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South Africa – changing the inheritance of inequality


Low education standards are a significant bar to prosperity in post-Mandela South Africa.

Former South African President Nelson Mandela had a number of passions but he was particularly engaged on education, describing it as the most powerful weapon that could be used in the world. He saw education as the key to dignity, prosperity, health and democracy and constantly reminded young people to study and world leaders to focus on the sector as a priority policy area.

Sadly Mr Mandela’s expectations about the provision of a good education for all South African children remains unfulfilled and low education standards constitute one of the country’s biggest social challenges and development impediments.

Educational Outcomes

Across a number of international comparative indicators, South Africa significantly underperforms on education, with outcomes in mathematics and science among the worst in the world. Of the total number of students who start school only half will make it to Grade 12 and only 12 percent qualify for university entrance. The main problem is not money. South Africa spends a decent six percent of GDP on education and its teachers are among the highest paid in the world in purchasing power parity terms. Some conspiracy theorists suggest that the ruling African National Congress (ANC) coalition government benefits from a poor and uneducated population. Certainly the ANC draws much of its support from traditional, rural heartlands where school attendance rates (of both teachers and students) are low and the quality of teaching is poor. A study by the South African Centre for Development Enterprise showed that a significant proportion of teachers of mathematics, particularly in rural areas, were unable to answer questions in the curriculum they were teaching and had inadequate teaching competencies.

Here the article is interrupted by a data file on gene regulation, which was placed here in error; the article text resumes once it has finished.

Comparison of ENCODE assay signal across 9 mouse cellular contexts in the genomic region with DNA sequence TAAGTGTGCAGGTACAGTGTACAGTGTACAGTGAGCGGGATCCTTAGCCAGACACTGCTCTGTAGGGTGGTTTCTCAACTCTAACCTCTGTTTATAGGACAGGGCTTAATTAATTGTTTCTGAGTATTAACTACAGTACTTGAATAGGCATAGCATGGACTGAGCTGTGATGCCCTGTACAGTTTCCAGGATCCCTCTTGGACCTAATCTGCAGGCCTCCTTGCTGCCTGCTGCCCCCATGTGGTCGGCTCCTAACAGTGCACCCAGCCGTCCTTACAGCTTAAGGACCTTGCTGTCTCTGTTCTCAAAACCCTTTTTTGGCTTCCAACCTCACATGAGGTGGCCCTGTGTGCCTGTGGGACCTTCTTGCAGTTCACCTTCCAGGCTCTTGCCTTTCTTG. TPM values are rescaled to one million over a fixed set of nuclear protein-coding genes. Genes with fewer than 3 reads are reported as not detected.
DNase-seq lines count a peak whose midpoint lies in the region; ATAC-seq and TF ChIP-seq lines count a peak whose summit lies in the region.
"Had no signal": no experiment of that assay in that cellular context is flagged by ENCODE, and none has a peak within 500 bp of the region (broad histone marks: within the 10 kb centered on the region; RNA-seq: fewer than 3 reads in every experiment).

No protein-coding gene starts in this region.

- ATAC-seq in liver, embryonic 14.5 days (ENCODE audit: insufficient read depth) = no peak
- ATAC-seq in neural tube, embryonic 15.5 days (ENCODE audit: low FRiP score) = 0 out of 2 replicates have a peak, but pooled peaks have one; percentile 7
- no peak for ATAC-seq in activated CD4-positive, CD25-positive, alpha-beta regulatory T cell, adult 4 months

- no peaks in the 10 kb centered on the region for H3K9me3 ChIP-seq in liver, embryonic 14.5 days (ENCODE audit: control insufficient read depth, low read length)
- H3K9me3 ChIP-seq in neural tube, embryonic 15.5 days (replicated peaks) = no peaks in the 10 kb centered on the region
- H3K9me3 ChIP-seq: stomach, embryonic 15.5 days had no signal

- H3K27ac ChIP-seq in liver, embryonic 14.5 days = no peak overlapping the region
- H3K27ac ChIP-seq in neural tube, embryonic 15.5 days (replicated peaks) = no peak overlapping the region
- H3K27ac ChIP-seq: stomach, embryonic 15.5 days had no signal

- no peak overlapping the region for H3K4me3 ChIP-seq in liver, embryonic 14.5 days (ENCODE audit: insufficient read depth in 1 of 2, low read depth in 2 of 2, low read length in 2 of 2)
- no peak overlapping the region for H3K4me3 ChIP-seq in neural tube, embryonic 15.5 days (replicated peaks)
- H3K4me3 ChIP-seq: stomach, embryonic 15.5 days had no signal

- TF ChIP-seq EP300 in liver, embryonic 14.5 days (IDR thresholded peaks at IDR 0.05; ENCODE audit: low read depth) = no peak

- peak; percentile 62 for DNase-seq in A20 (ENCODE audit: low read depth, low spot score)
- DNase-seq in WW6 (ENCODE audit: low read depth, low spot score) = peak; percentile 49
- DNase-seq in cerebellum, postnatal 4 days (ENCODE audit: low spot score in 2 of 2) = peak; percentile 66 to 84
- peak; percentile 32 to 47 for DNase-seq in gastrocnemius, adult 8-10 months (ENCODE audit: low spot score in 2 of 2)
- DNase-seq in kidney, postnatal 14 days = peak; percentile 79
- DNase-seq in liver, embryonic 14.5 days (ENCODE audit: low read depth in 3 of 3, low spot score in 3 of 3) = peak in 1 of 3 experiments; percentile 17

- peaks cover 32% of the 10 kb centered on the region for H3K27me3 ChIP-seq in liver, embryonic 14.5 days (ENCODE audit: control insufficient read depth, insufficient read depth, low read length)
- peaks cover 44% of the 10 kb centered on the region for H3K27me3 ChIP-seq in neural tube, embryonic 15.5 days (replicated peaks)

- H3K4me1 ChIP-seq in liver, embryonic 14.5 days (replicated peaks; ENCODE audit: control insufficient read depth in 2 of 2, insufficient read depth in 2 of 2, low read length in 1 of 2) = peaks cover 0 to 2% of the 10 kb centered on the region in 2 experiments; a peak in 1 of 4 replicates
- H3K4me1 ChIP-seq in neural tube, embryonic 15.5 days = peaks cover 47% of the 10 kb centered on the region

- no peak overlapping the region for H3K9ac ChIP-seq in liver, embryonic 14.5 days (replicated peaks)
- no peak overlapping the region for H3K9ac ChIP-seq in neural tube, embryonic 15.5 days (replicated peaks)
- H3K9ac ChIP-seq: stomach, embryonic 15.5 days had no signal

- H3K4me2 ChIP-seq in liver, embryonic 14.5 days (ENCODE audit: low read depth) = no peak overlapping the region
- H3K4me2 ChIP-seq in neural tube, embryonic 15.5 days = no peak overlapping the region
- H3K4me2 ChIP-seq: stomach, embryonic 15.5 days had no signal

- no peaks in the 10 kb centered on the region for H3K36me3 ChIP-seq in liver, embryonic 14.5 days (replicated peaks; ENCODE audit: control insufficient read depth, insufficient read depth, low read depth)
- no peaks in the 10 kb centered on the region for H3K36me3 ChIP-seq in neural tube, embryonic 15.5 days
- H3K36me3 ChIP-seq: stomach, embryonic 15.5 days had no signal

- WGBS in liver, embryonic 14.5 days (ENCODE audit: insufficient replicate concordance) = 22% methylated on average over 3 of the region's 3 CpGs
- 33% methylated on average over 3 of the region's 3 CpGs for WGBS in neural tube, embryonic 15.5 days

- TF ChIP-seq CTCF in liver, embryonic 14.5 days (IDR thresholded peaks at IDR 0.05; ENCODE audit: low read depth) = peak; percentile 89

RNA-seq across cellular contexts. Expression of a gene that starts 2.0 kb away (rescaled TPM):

The Social Dividend

Even without a deliberately malevolent political constraint, the fact remains that 20 years after Mr Mandela’s election as South Africa’s first democratic President most black South African children still receive a sub-standard education that perpetuates poverty, unemployment and social inequality. Children are inheriting the social status of their parents.

Of course, the appalling apartheid legacy and issues such as language and inadequate infrastructure contribute to the problem. But without improvement in the system, South Africans will not have the skills to hold down decent jobs or develop their own businesses. And as South Africa’s National Planning Commission has noted, failure to address this critical issue has the potential to reverse gains and potentially unravel the foundational aspects of democracy.

Creating more jobs in South Africa is, therefore, crucial for its future success. Youth unemployment is particularly acute — exceeding 40 per cent nationally, and in some areas, topping 60 per cent. The general consensus is that to make a serious dent in unemployment, GDP growth needs to exceed six per cent for at least the next 20 years. While South Africa’s budget forecast is around three per cent this year, it will clearly not be enough.